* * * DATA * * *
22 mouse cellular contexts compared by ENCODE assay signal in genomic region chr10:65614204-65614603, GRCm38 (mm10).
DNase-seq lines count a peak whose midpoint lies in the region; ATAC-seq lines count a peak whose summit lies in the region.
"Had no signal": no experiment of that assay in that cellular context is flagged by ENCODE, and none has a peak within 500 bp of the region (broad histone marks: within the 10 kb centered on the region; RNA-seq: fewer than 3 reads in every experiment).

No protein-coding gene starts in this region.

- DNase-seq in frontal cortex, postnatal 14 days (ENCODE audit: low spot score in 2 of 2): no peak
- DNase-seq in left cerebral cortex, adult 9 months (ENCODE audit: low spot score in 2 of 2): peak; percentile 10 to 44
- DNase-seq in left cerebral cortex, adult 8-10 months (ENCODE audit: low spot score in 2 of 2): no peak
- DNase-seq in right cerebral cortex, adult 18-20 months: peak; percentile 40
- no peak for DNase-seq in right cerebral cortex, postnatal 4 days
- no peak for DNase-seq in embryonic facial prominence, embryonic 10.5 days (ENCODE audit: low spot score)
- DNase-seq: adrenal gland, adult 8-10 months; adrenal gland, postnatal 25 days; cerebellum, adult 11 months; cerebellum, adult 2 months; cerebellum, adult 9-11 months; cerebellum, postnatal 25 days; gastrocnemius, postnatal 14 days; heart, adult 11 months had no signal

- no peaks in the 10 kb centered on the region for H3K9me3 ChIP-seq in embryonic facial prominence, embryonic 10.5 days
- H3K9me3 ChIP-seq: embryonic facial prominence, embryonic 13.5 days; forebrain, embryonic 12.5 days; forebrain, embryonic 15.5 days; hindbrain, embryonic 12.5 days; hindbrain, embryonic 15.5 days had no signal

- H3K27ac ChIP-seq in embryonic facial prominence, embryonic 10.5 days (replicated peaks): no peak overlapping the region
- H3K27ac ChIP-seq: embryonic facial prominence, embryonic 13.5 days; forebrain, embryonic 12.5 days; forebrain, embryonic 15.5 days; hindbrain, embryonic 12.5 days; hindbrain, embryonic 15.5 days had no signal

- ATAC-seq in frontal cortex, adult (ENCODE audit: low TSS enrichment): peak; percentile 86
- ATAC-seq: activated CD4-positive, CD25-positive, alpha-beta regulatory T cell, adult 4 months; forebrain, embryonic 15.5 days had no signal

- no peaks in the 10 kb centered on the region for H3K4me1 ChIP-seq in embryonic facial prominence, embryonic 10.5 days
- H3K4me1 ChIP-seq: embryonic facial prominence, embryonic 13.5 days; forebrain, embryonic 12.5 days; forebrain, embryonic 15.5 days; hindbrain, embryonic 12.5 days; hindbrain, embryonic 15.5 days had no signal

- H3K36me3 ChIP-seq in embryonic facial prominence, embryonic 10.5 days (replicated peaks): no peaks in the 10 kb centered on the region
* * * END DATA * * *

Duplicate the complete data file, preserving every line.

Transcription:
22 mouse cellular contexts compared by ENCODE assay signal in genomic region chr10:65614204-65614603, GRCm38 (mm10).
DNase-seq lines count a peak whose midpoint lies in the region; ATAC-seq lines count a peak whose summit lies in the region.
"Had no signal": no experiment of that assay in that cellular context is flagged by ENCODE, and none has a peak within 500 bp of the region (broad histone marks: within the 10 kb centered on the region; RNA-seq: fewer than 3 reads in every experiment).

No protein-coding gene starts in this region.

- DNase-seq in frontal cortex, postnatal 14 days (ENCODE audit: low spot score in 2 of 2): no peak
- DNase-seq in left cerebral cortex, adult 9 months (ENCODE audit: low spot score in 2 of 2): peak; percentile 10 to 44
- DNase-seq in left cerebral cortex, adult 8-10 months (ENCODE audit: low spot score in 2 of 2): no peak
- DNase-seq in right cerebral cortex, adult 18-20 months: peak; percentile 40
- no peak for DNase-seq in right cerebral cortex, postnatal 4 days
- no peak for DNase-seq in embryonic facial prominence, embryonic 10.5 days (ENCODE audit: low spot score)
- DNase-seq: adrenal gland, adult 8-10 months; adrenal gland, postnatal 25 days; cerebellum, adult 11 months; cerebellum, adult 2 months; cerebellum, adult 9-11 months; cerebellum, postnatal 25 days; gastrocnemius, postnatal 14 days; heart, adult 11 months had no signal

- no peaks in the 10 kb centered on the region for H3K9me3 ChIP-seq in embryonic facial prominence, embryonic 10.5 days
- H3K9me3 ChIP-seq: embryonic facial prominence, embryonic 13.5 days; forebrain, embryonic 12.5 days; forebrain, embryonic 15.5 days; hindbrain, embryonic 12.5 days; hindbrain, embryonic 15.5 days had no signal

- H3K27ac ChIP-seq in embryonic facial prominence, embryonic 10.5 days (replicated peaks): no peak overlapping the region
- H3K27ac ChIP-seq: embryonic facial prominence, embryonic 13.5 days; forebrain, embryonic 12.5 days; forebrain, embryonic 15.5 days; hindbrain, embryonic 12.5 days; hindbrain, embryonic 15.5 days had no signal

- ATAC-seq in frontal cortex, adult (ENCODE audit: low TSS enrichment): peak; percentile 86
- ATAC-seq: activated CD4-positive, CD25-positive, alpha-beta regulatory T cell, adult 4 months; forebrain, embryonic 15.5 days had no signal

- no peaks in the 10 kb centered on the region for H3K4me1 ChIP-seq in embryonic facial prominence, embryonic 10.5 days
- H3K4me1 ChIP-seq: embryonic facial prominence, embryonic 13.5 days; forebrain, embryonic 12.5 days; forebrain, embryonic 15.5 days; hindbrain, embryonic 12.5 days; hindbrain, embryonic 15.5 days had no signal

- H3K36me3 ChIP-seq in embryonic facial prominence, embryonic 10.5 days (replicated peaks): no peaks in the 10 kb centered on the region